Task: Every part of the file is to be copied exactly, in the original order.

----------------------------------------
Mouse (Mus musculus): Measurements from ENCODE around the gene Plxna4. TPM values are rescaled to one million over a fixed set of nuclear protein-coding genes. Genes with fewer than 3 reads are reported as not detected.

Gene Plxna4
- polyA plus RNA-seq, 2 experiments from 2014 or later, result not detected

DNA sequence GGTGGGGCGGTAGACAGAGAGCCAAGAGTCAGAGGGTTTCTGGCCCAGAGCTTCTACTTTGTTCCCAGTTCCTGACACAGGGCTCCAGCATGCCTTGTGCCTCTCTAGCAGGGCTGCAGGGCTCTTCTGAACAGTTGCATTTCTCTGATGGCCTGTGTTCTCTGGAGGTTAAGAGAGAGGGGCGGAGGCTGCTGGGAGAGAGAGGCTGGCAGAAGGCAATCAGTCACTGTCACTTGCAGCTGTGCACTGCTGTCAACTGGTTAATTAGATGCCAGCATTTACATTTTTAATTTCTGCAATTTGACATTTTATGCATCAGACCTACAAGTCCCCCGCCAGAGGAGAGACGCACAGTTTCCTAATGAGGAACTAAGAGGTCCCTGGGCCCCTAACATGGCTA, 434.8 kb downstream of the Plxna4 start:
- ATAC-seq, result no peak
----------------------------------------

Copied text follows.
Mouse (Mus musculus): Measurements from ENCODE around the gene Plxna4. TPM values are rescaled to one million over a fixed set of nuclear protein-coding genes. Genes with fewer than 3 reads are reported as not detected.

Gene Plxna4
- polyA plus RNA-seq, 2 experiments from 2014 or later, result not detected

DNA sequence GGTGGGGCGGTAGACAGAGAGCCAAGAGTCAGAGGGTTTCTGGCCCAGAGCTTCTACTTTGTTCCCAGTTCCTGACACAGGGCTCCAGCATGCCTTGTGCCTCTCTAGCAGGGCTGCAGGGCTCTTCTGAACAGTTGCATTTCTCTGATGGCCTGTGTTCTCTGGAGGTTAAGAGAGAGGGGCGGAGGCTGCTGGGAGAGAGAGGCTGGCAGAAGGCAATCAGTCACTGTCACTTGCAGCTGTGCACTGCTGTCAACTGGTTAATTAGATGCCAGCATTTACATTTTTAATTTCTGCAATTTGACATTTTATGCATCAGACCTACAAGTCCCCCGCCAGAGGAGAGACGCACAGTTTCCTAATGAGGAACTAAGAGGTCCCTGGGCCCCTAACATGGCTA, 434.8 kb downstream of the Plxna4 start:
- ATAC-seq, result no peak